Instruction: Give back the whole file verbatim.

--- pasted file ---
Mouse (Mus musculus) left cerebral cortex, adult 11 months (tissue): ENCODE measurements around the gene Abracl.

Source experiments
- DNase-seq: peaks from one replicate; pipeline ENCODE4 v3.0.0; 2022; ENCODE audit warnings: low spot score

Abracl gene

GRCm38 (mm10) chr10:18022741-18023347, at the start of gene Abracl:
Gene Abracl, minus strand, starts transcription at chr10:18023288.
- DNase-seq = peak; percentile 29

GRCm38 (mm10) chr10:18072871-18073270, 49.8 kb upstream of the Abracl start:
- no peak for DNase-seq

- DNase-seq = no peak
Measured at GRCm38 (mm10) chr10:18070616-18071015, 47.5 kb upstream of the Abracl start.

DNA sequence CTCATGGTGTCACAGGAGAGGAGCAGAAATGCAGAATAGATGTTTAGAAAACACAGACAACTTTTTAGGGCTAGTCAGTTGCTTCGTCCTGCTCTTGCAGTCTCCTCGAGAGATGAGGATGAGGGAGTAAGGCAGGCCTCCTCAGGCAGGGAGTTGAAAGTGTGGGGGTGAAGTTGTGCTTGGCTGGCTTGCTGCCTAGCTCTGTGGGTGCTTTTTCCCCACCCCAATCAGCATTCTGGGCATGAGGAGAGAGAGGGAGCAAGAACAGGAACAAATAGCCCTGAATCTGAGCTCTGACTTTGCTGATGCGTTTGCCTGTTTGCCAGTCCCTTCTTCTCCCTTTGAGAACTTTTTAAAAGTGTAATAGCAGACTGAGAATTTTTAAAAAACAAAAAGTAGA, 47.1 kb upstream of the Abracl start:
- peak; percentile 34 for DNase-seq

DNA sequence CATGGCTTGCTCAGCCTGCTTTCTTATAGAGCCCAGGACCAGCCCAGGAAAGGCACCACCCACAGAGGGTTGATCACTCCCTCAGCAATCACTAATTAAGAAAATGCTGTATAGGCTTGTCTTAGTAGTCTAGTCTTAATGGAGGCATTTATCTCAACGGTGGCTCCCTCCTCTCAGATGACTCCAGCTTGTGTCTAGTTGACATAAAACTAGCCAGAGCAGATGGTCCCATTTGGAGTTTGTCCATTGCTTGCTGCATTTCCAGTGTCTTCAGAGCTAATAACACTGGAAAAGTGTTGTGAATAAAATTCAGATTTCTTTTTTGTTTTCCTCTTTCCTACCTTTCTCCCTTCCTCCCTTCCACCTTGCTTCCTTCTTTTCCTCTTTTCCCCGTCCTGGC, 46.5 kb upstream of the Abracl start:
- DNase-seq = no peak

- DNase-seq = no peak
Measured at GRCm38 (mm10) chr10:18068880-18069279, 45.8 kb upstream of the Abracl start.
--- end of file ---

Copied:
Mouse (Mus musculus) left cerebral cortex, adult 11 months (tissue): ENCODE measurements around the gene Abracl.

Source experiments
- DNase-seq: peaks from one replicate; pipeline ENCODE4 v3.0.0; 2022; ENCODE audit warnings: low spot score

Abracl gene

GRCm38 (mm10) chr10:18022741-18023347, at the start of gene Abracl:
Gene Abracl, minus strand, starts transcription at chr10:18023288.
- DNase-seq = peak; percentile 29

GRCm38 (mm10) chr10:18072871-18073270, 49.8 kb upstream of the Abracl start:
- no peak for DNase-seq

- DNase-seq = no peak
Measured at GRCm38 (mm10) chr10:18070616-18071015, 47.5 kb upstream of the Abracl start.

DNA sequence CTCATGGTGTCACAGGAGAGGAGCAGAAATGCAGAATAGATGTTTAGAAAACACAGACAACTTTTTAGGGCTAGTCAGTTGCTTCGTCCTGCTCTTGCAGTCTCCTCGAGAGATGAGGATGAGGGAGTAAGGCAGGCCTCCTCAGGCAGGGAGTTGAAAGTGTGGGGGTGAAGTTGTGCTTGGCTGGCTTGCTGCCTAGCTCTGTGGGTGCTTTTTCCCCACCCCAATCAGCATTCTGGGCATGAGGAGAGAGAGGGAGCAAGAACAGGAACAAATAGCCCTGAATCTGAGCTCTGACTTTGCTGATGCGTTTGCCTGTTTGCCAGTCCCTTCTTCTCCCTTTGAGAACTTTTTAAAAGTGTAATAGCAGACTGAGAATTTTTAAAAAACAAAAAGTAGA, 47.1 kb upstream of the Abracl start:
- peak; percentile 34 for DNase-seq

DNA sequence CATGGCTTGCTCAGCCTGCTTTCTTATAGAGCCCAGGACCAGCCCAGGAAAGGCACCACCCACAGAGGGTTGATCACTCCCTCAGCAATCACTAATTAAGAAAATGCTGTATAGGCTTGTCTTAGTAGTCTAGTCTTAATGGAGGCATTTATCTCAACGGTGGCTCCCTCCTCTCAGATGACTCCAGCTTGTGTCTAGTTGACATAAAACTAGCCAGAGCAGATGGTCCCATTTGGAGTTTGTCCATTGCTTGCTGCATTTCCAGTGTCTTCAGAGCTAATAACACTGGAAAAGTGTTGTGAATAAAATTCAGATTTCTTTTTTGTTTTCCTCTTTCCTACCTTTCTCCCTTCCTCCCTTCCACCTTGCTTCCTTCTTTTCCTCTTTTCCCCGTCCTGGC, 46.5 kb upstream of the Abracl start:
- DNase-seq = no peak

- DNase-seq = no peak
Measured at GRCm38 (mm10) chr10:18068880-18069279, 45.8 kb upstream of the Abracl start.